There are many successful civil rights cases brought, against all odds, by pro se prisoners.

And, as far back as in 1969, the U.S. Supreme Court allowed "jailhouse lawyers" to provide legal services to other prisoners - because of the absence of any other alternative.

Well, time has come where 80% of Americans cannot afford services of licensed attorneys.

Yet, there is an untapped resource who, maybe "lack in rhetoric", but makes up by hard work and determination, to the point of being BETTER than the best of the best of American law students.

Loss of liberty does not constitute loss of a right to earn a livelihood.

Prisoners who trained themselves in the law, as well as anybody else who did that, should be able to provide legal services to people.

That will be fair.

That will close the "justice gap immediately".

Representation by such "jailhouse lawyers" will be no worse, and actually better, than representation by privileged and politically entrenched people with eyes on political career and not on meeting their clients' needs, even in raising challenging issues.

But, to tap into prisoners as a resource of legal services, prisoners must be protected from repercussions for such services that can often involve stepping on toes of government and suing governmental officials for misconduct.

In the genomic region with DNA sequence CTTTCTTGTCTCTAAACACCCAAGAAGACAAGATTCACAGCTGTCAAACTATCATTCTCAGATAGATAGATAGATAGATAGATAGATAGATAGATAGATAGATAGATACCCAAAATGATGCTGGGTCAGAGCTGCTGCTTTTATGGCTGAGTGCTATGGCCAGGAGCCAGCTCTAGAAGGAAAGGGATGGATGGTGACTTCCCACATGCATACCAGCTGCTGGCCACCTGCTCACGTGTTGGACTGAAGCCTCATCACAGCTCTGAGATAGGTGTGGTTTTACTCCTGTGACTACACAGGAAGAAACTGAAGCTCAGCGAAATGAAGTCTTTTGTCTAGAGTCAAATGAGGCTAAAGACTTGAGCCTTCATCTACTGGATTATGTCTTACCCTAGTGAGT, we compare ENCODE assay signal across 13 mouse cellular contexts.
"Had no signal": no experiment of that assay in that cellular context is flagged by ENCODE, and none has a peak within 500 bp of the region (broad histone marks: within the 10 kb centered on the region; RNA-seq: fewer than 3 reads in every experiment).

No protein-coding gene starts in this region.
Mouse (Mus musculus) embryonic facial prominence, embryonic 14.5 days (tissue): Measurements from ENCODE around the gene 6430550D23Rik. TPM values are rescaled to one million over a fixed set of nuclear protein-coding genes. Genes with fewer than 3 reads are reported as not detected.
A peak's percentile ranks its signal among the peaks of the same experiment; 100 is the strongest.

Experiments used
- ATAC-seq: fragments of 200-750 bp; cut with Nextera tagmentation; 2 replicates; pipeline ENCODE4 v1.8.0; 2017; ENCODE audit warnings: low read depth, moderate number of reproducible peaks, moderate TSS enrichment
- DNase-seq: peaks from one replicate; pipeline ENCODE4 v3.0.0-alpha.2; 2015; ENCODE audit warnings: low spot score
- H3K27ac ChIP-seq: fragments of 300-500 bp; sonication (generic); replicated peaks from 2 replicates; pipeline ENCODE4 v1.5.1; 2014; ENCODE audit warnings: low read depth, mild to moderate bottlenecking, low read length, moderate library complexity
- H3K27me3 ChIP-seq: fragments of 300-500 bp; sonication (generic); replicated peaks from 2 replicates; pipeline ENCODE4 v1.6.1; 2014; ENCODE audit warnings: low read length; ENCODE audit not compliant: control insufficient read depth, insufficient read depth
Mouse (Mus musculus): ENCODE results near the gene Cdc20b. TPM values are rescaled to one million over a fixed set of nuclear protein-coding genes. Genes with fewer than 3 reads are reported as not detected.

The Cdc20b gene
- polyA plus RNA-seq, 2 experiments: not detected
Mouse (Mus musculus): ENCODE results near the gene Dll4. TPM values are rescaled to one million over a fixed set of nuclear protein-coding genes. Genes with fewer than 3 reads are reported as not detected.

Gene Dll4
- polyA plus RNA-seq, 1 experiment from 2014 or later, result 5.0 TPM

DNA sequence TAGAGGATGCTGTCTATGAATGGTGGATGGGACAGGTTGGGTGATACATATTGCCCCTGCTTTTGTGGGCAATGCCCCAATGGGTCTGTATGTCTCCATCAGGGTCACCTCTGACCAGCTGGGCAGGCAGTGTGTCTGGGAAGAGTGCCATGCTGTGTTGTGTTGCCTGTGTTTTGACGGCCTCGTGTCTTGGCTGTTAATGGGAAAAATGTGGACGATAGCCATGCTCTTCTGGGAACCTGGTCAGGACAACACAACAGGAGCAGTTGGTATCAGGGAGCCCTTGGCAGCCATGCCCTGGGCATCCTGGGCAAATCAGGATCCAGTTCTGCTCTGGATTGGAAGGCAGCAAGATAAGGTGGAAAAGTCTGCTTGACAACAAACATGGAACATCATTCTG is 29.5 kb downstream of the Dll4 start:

And, notwithstanding whether prisoners are or are not a valuable resource of legal services to other people, discriminatory statutes:

Prisoner Reform Litigation Act, with its 15-day statute of limitations for constitutional violations;
Anti-terrorism and "Effective Death Penalty" Act, with its cut off of possibility of exonerations for wrongfully convicted condemned prisoners;
The 3-strikes act putting a permanent bar on protection of prisoners against constitutional violations by the government, even after they beat all odds of PRLA, and applied in a biased and arbitrary fashion by the courts - 

all of these "beauties" of discrimination against prisoners should go, along with death penalty, prolonged solitary confinement and starving prisoners as punishment.

After all, we are the beacon of freedom and democracy for other countries of the world.